connotation of Programming.
Imitation is the simplest form of
programming of the mind. In imitation a new behaviour is learned by
copying it from someone else. This is what has variously been called
instinctive imitation, imitative suggestion, social facilitation, coaction,
and (simply) contagion. Examples in humans include the spread of yawning,
coughing or laughter. All these behaviours are extremely contagious.
Indeed it can be difficult not to laugh if everyone around you is already
laughing. This kind of contagion probably relies on specific stimulus
feature detectors which detect laughing or yawning in
someone else and then trigger the same innate behaviour as the response.
Classical conditioning is when two stimuli
become associated by repeated pairing. In the best known experiments
Pavlov paired sounds with the smell of meat and found that dogs then
salivated to the sounds even without any meat. Classical conditioning is
widespread in the animal kingdom, for example when animals learn to
distinguish palatable foods from poisonous foods, or learn other important
facts about their environment. It occurs in humans whenever we associate
two things together because they have previously been paired, whether
those things are sights, sounds, tunes, ideas or pain. Behaviour is
changed by the process but nothing is passed on by imitation from one
person to another, so the process is not memetic.
Whether consciously or not, parents shape
their children's behaviour by the way they reinforce them. The most
effective reward for children is attention and rewards work better than
punishment. So if parents pay lots of attention to their children when
they are behaving well, and act uninterested when they scream or have
tantrums, then behaving well is in the best interests of the children and
they will do it. The parents' behaviour can be seen as part of the
environment in which the children learn, or as part of a complex pattern
of social learning (discussed below). Either way if the children are not
imitating the parents then the process is not memetic.
We learn many things by trial and error,
such as the physical skills of walking without falling over or riding a
bike, or general ways of interacting with other people and the world. For
example, people who are generally rewarded for hard work and persistence
will behave differently from people whose efforts are met with arbitrary
results. Of course memes may be involved - such as the very idea of riding
a bike in the first place - but whenever we repeat actions that led to
successful outcomes and suppress actions that led to pain or failure, then
we are learning for ourselves by operant conditioning.
Many animals develop
complex mental maps of their environment without which they could not live
at all, whether they are cats, rats, insects or birds. Some have complex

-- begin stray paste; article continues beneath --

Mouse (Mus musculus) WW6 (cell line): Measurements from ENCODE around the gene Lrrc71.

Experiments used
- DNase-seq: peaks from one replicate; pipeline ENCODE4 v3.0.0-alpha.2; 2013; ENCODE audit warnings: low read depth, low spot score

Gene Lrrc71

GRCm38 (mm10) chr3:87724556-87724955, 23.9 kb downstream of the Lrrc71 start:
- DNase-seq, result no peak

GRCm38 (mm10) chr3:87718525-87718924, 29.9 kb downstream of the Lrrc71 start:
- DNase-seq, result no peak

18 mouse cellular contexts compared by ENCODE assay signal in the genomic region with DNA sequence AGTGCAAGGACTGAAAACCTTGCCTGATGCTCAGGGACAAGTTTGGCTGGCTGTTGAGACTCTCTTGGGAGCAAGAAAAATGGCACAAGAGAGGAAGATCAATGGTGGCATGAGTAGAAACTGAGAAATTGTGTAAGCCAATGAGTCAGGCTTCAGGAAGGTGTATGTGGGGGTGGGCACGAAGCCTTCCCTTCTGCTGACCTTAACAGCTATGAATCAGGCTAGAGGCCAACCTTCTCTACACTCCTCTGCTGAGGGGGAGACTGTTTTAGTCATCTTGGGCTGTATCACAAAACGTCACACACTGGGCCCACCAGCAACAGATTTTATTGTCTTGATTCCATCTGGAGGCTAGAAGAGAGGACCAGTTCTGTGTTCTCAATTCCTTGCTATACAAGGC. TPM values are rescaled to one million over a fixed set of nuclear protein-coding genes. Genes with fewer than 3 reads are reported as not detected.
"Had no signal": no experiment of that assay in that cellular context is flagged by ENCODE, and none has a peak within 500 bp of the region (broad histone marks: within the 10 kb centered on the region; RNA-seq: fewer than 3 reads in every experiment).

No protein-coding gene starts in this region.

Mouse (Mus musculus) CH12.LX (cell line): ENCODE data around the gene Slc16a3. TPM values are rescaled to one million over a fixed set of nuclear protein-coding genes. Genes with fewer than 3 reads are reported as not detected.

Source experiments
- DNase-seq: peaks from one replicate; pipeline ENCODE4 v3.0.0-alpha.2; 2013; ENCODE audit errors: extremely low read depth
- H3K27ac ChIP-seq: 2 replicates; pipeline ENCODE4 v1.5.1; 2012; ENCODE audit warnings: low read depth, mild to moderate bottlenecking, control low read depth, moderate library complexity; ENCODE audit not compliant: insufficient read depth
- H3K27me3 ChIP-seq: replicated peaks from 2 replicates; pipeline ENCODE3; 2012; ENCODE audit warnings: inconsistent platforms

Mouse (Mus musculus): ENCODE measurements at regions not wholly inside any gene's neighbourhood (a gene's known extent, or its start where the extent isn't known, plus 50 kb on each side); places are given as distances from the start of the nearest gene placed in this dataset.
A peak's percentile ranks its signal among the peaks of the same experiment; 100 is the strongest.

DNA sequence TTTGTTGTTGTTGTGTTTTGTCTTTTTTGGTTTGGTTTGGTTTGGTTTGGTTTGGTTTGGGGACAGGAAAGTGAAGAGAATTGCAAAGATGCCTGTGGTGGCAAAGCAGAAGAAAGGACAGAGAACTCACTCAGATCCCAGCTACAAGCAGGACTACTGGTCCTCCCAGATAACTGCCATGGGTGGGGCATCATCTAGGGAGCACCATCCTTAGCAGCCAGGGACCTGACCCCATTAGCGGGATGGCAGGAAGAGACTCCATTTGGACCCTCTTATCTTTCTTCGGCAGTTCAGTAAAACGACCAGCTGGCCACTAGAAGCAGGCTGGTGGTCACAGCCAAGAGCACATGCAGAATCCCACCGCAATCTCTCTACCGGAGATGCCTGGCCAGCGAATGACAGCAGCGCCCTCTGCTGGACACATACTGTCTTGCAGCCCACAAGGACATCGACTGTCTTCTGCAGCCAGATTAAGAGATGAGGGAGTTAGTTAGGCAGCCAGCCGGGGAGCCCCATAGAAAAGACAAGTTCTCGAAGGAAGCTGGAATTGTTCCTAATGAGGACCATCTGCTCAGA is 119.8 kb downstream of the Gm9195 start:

territorial systems in which boundaries are carefully guarded, some (like
squirrels for example) hide large numbers of food items are able
accurately to find them again, while others use well known paths to
explore and find food. The information in the maps is learned by
exploration and conditioning. There is no imitation involved. Similarly we
develop complex cognitive maps of our own house and garden, the city we
live in, and the places we go for our holidays. We can find our way around
these places and conjure them up in our imagination.
Social learning means learning something
from other people, (or, more generally, from co specifics). Very often
classical and operant conditioning are the basic processes involved, but
something is learned in a way that involves other people or animals.
includes true imitation, but there are other kinds of social learning as
well. Imitation means learning something about the form of behaviour
through observing others, while other kinds of social learning are
learning about the environment through observing others. In true imitation
something about the action is copied from actor to imitator, while in
other forms of social learning nothing is copied.
Processing" refers to the way in which the mind processes bits of
information. Using the software analogy the mind can be
said to be programmed using units known as "MEMES". A meme is nothing more
than a pattern of information, one that happens to have evolved a form
which induces people to repeat that pattern. Typical memes include
individual slogans, ideas, catch-phrases, melodies, icons, inventions, and
fashions. It may sound a bit sinister, this idea that people are hosts for
mind-altering strings of symbols, but in fact this is what human culture
is all about.
The memes keep evolving, just as in the game of "Telephone" (where a message is whispered from person to person, being slightly mis-replicated each time). Selection favors the memes which are easiest to understand, to remember, and to communicate to others. Garbled versions of a useful meme would presumably be selected out.